I have been busy planning my pilgrimage recently. I have been ordering outdoor clothing and maps from the internet, as well as compiling a list of all the things that I will need. I’m hoping to leave at the end of March and arrive at my parents’ house on Easter Sunday. I went for a 10 mile walk earlier in the week to see how I cope and I think I coped surprisingly well. Apart for being very tired at the end of the day, and my hips aching, I felt fine, and I had completely recovered by the next day. I’m hoping to manage at least one long walk per week in preparation. It has also pretty much been decided that my husband will come with me and film the walk. He’s a script writer and aspiring film maker, so he’s really interested in helping out. My only condition is that I do not want to be on camera as much as is possible, I hate the idea of being filmed! I have also been thinking about what I could leave behind as offerings. I collected some stones from my parents’ house and I am still considering how best to use them. I had a tutorial today, and we spoke about how this project crosses over with my interest in the sea. Both subjects interest me because of the journeys that take place. One thing that captured my imagination in relation to the sea, was the idea of an albatross around ones neck. I am now considering using the stones in this way, carrying the stones as a kind of weight around my neck and dropping them as I go. Next I need to plot a route from Chester to Sheffield with accommodation roughly every 10 miles.
I also finished and photographed my small tin of grass entitled A Little Piece of Home. I have been questioning whether or not it needs a care kit to go alongside it. I think the tin, as an item, works well on its own, isolated from other works. I intend to still work on a care kit, but it may not make it into the degree show.
The last couple of weeks have been busy but productive. I visited Sheffield during Personal Development Week, which meant that I could get on with some of the work I have needed to do over there.
I have been developing the idea for my planned pilgrimage and I photographed parts of the route I will be walking along as I drove over to Sheffield. I have also been developing my ideas about what to leave as offerings along the way and I have decided to use stones. I gathered some of the stones from my parents’ garden while I was visiting, which I can then leave as I walk, shedding the weight, or burden, as I go. I am also considering writing something on the stones, although I have not yet decided what that may be.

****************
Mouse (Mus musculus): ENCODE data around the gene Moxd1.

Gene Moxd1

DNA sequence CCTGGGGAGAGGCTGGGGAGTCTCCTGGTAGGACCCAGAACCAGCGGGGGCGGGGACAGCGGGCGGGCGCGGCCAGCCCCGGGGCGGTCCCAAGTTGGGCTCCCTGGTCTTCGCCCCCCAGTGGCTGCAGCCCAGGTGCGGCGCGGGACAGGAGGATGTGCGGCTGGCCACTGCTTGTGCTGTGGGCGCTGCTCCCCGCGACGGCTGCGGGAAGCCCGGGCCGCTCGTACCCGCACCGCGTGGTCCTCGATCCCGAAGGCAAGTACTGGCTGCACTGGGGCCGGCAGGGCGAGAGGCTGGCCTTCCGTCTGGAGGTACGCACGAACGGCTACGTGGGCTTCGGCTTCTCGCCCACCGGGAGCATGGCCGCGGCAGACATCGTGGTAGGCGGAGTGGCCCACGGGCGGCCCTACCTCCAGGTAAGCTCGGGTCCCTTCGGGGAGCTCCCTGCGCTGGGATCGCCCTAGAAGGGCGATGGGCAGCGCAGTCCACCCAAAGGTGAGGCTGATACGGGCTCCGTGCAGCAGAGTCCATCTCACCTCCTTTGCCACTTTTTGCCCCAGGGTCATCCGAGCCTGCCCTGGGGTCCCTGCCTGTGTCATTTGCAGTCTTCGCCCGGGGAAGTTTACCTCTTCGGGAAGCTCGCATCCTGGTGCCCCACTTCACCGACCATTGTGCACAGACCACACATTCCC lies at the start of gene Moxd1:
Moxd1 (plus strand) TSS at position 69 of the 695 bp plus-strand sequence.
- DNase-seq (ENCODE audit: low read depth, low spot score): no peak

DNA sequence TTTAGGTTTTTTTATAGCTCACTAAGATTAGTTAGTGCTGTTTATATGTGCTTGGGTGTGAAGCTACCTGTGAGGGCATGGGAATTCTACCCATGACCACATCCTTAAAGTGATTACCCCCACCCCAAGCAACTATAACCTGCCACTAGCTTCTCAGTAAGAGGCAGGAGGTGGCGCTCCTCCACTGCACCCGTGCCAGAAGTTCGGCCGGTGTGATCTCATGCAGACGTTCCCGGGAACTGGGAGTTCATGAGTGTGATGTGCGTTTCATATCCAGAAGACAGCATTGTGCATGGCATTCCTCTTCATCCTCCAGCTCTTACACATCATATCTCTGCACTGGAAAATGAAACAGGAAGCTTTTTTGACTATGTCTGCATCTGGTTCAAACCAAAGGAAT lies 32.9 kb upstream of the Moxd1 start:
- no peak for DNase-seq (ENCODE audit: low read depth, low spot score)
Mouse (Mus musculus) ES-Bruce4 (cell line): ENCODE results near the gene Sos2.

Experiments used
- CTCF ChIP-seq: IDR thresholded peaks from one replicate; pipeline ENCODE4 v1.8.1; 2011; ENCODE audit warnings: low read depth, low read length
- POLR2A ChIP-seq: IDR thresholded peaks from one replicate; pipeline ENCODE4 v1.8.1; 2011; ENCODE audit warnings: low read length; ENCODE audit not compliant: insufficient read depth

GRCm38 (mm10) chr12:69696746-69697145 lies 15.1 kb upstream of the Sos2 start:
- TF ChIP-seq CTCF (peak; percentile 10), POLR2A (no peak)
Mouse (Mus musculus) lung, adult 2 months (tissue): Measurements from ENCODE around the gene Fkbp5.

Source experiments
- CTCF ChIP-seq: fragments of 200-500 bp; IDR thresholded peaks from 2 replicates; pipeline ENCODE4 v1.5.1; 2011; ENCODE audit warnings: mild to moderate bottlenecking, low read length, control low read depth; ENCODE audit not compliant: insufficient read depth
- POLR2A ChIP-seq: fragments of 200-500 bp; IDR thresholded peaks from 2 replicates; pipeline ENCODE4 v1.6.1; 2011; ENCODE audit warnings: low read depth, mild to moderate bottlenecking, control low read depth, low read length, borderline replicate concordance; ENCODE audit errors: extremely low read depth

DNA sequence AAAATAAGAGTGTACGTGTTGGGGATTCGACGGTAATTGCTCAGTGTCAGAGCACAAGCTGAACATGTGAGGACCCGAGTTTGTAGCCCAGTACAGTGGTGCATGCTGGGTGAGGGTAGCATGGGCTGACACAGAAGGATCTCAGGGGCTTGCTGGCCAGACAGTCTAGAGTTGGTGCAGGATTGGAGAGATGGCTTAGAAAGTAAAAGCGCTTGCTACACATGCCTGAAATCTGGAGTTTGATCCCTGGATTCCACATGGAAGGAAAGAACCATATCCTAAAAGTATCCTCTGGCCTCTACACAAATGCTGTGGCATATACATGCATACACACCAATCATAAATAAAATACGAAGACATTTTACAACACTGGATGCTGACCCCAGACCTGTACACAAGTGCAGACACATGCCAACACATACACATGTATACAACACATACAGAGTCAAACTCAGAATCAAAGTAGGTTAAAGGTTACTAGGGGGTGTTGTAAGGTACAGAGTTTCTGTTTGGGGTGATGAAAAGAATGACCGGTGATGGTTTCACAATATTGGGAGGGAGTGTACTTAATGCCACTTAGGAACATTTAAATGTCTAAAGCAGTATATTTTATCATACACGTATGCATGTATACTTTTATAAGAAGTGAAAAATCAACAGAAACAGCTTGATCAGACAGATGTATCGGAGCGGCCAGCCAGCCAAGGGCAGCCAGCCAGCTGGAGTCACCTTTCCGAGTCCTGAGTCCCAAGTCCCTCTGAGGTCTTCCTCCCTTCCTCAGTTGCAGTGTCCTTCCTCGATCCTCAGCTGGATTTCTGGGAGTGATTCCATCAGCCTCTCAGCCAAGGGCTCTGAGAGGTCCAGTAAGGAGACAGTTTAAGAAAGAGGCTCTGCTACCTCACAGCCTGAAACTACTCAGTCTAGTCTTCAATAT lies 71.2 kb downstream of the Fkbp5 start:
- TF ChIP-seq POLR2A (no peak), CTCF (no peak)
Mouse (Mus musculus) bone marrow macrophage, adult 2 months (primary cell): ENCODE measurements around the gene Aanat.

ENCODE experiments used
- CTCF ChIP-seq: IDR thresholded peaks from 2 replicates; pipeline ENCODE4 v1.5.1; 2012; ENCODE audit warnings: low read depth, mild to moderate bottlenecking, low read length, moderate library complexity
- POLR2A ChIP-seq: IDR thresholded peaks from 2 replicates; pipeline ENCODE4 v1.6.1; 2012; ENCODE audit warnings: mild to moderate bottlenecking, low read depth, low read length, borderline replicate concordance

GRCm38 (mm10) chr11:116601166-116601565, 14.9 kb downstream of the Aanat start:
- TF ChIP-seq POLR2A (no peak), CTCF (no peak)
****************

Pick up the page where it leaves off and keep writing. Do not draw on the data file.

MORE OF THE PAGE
While visiting my parents, I also had chance to dig up a bit of their garden to go in a small tin (which my dad was not very happy about). This piece of work is entitled A Little Piece of Home. The idea is that the tin containing a bit of my parents’ garden can be carried around. Eventually I will make a care kit to go alongside the tin. At the moment I am still getting to grips with the care needed to keep my unusual house plant alive!
As well as these other projects, visiting Sheffield also allowed me to visit and photograph former steelworks and other former industrial buildings around the city. I could have used a digital camera but I much prefer to use film, so shot on 35mm film. When developed, I will make prints and eventually print the images onto sheets of steel. I will probably do this by screen printing with acid.
I’ve been working on a project which revolves around the idea of the loss of innocence. In the summer my mum became ill and I no longer felt any comfort at my childhood home. I especially felt that it was suddenly much smaller than I remembered it to be, in particular the garden which had once felt so big. I’m interested in the idea of trying to hold onto the past and fighting change. I think that people do this because it feels like, by stopping change, we can hold back time and inevitably hold off death.
I began by thinking about cutting up a square foot of my parents’ garden and letting the grass die, but this seemed too literal. I have now moved onto the idea of cutting up a small piece of their turf which will be put into a tin and cared for, allowing me to carry a little piece of home around with me. This tin will also have a portable care kit, including scissors, plan food and a watering can. I like the complete dependence that the grass will have on me and the effort required to keep the past alive.